Education Leadership Conference

For Linda B. Smith, PhD, the transformation of the department she chairs at Indiana University in Bloomington from "psychology" to "psychological and brain sciences" is just one sign of an increasingly multidisciplinary world.

It also symbolizes a future in which psychology continues to thrive by bringing all sorts of psychological work under one roof, Smith told participants at APA's 2011 Education Leadership Conference.

In an alternative future, she warned, psychology could let its many different subspecialties spin off into other departments and cease to exist as a department itself — just as straight biology departments no longer exist on many major research campuses.

Already, she said, "strong, centrifugal forces" are threatening to pull psychology as a discipline apart. "Just about everybody" is now doing psychological research, she said, citing as examples physicists, philosophers, even roboticists. "We're not our own guild anymore," she said.

That dispersal is also apparent in the journals that now count the most in tenure and promotion decisions. Psychologists are trained to think of Psychological Review® as the most important journal in psychology, she pointed out, but it's only read by psychologists. To really make an impact, she argued, researchers need to publish in the widely read online journal PLoS ONE. Similarly, interdisciplinarity has become the buzzword at the National Institutes of Health, National Science Foundation and other funding agencies.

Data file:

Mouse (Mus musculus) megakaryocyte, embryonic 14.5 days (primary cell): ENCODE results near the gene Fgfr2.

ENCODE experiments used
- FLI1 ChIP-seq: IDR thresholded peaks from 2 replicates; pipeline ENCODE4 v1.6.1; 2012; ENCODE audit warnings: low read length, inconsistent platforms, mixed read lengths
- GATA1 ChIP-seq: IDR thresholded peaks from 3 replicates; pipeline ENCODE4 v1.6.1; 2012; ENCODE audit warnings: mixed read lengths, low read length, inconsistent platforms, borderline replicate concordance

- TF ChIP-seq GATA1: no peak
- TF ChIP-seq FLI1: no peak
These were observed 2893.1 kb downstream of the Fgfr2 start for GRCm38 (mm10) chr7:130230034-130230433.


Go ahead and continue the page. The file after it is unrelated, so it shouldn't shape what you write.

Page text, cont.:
Such changes mean psychology departments have to change, too. "We're in the midst of a period of enormous change in our discipline," said Smith. "We ignore it at our peril."

Her own department changed its name in 2003, after three years of discussion and a new strategic plan that called for growth in both cognitive neuroscience and molecular and cellular neuroscience within the department.

The department also decided to reorganize so that decision-making is department-wide and the traditional area structure is weakened, which enables more cross-area training and research. That means much more than colleagues working on research projects together. It also means graduate students are no longer recruited to work in particular areas. Instead, any five faculty members can recommend that a student be accepted; once in, students receive training by committees rather than faculty in a particular area.

Similarly, all hiring is now done department-wide rather than by specialty area. And new hires don't necessarily have psychology doctorates, said Smith, noting that the department now has faculty from medicine, biology, biomedical engineering and computer science and informatics.

Said Smith, "We have to think of psychology as being the hub or integrator discipline, bringing together all levels of analysis relevant to behavior."

—R.A. Clay